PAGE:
Posted by: jamesthethickheaded | April 18, 2008

Fr. Meletios Webber on The Church

With the Pope’s visit here in Washington, D.C., the papers are full of reflection on the contributions of the Catholic church to our culture, and the “indispensability of Rome”. Fine. I even remember a rather vivid internet discussion some time back of a prominent conversion of an Episcopal priest and his remarks on “swimming the Tiber” that it was the very pugnacious audacity of Rome’s self-proclamation to the world as the bastion of Christianity that he found so important. Good. And at the same time… odd. And I say odd because in many ways this characteristic seems to me almost precisely the sort of tone set by the Reformers in their own manifestos, confessions, and the like. But more true to her roots than her offspring, the Roman Church remains a great institution and I have nothing but respect and honor for her.

My own course followed a different reasoning and landed in a different place. Maybe the place is the mess folks think it is from the outside… maybe it’s not… but I am. Maybe I’m clueless about the errors of my progression… but I’m here all the same. And hey… I’m still thankful to be here. But odd as it is, I’m here in this ancient church…. this church of the seven councils that is so separate in its mind and heart from the church of Rome… precisely because of the prominence of Pope John Paul. Sure, he did not convince me of his church, but he did convince me of his faith, of the necessity of the Church and making a sincere effort to turn one’s life to God. So I have nothing but gratitude for the church of Rome… her doctrine, her dogma, her faith, people and her leadership. And I thank God that for the church of Rome, and that – if you will forgive me here – there was and is another more ancient and apostolic choice.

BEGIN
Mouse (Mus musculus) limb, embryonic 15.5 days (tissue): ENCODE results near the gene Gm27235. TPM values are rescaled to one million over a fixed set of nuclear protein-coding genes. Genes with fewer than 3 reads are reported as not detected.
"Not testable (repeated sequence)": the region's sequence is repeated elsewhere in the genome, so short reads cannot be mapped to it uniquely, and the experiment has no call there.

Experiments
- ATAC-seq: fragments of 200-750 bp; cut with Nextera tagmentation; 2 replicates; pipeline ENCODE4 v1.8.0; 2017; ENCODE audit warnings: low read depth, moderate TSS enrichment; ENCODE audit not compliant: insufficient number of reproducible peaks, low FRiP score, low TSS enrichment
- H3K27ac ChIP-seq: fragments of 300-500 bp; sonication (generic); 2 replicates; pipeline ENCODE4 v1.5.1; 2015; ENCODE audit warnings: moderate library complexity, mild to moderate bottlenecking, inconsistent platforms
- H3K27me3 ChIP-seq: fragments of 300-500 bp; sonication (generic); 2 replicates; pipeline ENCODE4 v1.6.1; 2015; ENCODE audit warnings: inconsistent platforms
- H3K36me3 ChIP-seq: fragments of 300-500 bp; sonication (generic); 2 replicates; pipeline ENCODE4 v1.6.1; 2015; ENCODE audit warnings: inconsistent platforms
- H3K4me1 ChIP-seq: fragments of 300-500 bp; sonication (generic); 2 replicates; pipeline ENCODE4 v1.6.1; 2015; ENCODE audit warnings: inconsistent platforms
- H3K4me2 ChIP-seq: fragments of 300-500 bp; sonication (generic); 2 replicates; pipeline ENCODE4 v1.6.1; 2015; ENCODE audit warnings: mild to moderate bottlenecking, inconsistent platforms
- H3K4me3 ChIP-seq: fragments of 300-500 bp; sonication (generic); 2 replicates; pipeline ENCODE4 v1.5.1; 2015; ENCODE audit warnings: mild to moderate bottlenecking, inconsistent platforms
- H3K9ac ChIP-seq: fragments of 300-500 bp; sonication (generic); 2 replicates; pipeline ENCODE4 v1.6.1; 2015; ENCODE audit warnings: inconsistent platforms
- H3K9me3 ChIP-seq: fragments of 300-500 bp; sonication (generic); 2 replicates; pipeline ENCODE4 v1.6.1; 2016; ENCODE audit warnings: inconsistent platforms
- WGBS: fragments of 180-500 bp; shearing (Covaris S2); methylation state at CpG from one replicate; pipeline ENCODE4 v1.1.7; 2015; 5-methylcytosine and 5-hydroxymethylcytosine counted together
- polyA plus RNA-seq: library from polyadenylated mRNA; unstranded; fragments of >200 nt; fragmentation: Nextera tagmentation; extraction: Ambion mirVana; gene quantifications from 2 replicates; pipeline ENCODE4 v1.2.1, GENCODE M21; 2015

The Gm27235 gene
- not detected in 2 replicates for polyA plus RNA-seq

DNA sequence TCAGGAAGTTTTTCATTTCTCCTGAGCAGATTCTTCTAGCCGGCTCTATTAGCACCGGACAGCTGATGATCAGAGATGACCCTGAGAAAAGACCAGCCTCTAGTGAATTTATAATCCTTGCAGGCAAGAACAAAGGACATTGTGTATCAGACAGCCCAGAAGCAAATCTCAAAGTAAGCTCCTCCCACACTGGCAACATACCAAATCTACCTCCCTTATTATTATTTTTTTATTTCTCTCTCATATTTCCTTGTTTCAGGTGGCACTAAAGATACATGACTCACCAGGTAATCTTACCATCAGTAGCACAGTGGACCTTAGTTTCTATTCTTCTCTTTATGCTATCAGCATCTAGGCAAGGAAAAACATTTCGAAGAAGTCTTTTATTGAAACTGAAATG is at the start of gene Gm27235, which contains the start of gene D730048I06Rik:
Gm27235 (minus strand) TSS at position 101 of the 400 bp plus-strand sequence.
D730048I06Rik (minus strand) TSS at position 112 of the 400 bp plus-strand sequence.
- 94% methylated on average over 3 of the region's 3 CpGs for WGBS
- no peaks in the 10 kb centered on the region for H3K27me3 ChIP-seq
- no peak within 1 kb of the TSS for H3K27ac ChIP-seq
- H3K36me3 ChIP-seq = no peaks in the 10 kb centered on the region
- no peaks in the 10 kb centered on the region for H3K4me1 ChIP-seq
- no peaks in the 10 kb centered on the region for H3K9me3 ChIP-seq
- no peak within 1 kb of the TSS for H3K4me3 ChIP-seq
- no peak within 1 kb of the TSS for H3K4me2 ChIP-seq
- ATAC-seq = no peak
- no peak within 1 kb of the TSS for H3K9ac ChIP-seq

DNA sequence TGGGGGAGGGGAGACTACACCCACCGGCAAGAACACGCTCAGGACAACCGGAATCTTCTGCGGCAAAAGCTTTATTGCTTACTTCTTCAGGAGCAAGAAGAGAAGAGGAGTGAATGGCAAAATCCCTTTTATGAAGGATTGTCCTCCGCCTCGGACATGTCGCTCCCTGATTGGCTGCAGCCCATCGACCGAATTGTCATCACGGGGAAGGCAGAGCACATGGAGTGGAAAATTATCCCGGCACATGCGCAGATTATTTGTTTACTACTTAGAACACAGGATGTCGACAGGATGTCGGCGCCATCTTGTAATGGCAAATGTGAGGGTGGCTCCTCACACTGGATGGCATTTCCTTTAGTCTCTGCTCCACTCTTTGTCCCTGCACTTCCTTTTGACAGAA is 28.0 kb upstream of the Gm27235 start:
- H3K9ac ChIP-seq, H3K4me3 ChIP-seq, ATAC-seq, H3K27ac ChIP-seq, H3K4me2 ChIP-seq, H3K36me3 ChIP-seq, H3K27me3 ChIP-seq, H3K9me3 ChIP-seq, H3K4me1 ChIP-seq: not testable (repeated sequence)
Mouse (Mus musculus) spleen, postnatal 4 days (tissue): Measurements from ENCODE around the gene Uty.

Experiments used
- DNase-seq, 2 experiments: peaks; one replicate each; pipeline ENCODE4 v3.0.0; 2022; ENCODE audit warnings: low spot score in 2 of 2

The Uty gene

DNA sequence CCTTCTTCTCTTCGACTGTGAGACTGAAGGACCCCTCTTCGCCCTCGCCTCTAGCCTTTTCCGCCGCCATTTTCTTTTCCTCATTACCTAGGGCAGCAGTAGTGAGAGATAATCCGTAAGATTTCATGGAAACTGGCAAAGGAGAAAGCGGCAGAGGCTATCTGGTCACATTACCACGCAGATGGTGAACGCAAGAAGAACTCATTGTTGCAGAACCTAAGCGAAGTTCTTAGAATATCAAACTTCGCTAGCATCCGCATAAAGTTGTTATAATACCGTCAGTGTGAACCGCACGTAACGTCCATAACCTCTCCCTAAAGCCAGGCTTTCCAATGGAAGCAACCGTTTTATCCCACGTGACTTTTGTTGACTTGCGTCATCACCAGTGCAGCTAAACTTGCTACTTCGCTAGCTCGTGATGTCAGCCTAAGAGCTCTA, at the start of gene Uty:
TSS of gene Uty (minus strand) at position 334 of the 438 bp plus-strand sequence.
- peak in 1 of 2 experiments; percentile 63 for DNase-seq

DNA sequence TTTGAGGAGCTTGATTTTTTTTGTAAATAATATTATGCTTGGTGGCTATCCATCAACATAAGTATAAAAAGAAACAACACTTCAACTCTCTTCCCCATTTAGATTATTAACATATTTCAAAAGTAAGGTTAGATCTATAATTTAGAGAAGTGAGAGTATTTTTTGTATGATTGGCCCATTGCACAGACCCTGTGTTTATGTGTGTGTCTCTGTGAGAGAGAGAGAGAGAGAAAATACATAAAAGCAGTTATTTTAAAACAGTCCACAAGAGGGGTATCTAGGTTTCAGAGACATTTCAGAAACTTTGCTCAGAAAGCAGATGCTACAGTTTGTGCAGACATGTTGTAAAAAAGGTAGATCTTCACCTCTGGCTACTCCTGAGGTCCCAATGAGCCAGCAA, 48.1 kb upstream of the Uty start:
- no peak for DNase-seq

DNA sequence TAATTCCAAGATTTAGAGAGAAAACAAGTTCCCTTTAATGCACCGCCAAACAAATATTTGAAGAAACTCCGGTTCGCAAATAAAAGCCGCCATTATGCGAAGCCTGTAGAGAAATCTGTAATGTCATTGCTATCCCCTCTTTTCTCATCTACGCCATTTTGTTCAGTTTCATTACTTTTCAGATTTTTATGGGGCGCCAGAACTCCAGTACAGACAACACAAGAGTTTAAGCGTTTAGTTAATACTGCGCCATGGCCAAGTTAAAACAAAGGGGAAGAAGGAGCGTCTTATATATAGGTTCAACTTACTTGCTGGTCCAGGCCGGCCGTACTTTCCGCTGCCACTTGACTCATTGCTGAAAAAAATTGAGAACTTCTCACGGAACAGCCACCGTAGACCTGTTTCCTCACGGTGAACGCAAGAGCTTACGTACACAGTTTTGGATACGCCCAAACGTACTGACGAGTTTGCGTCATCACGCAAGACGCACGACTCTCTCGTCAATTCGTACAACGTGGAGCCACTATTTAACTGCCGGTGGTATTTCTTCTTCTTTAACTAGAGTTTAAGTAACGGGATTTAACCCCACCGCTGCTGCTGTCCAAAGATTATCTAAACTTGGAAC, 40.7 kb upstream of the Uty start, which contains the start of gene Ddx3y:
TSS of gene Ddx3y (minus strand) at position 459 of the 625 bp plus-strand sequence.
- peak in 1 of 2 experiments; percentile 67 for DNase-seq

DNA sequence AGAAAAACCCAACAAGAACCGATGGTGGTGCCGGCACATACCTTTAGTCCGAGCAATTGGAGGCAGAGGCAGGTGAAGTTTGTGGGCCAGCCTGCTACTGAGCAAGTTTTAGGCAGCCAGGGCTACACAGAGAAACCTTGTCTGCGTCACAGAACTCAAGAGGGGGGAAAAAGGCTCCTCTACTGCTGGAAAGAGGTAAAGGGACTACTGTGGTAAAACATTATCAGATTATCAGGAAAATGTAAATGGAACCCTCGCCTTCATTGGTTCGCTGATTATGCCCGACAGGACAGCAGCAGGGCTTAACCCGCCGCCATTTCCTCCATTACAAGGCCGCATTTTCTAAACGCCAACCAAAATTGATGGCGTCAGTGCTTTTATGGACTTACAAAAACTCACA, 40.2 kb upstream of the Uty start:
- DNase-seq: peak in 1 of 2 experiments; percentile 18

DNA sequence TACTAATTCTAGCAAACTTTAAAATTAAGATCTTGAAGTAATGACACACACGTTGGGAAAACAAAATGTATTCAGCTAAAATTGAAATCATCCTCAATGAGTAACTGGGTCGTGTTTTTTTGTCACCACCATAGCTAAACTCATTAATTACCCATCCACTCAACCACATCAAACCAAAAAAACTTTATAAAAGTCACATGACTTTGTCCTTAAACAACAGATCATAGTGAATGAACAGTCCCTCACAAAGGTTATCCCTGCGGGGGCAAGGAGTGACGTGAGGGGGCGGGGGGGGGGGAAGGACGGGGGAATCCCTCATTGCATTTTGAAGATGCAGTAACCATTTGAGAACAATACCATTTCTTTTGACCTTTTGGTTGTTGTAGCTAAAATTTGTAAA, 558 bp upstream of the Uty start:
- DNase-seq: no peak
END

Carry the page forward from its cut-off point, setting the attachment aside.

So it seems a fine occasion to trot out another section of text from Fr. Mel’s great book (“Steps of Tranformation”). This piece on the Church gently and humbly differentiates the Orthodox Church in a way that seems worthy of her.

“Orthodoxy was not to be invented, but discovered, and the process of that discovery took many strange twists. Often the champions of Orthodoxy were seen as failures during their lifetimes, and on a number of occasions, those who upheld the Orthodox doctrine were a small minority among the majority of believers. On three occasions in particular, Orthodoxy has been defended by lone figures – St. Athanasios in the fourth century, St. Maximos the Confessor in the seventh, and St. Mark of Ephesus in the fifteenth century.”

“The criterion for Orthodoxy, then, is not that it is something good or perfect in men’s eyes, but rather that it is something good in God’s eyes. That is what makes Orthodoxy what its name implies – “right glory,” an authentic expression of the worshiping Church.”

“This situation, then, runs counter to notions that the Orthodox Church has to be the biggest, or the best, or the most powerful. Indeed, she does not need to claim such attributes, since she, as a whole, is the expression of the truth of God.”

“If, then, the Orthodox Church possesses the truth of God, the fullness of the Christian revelation, then ultimately the success or otherwise of the Church is in God’s care, not ours. It is our task to be the best that we can be, but it is not our task to try to convince others of the rightness of our cause.”



Responses

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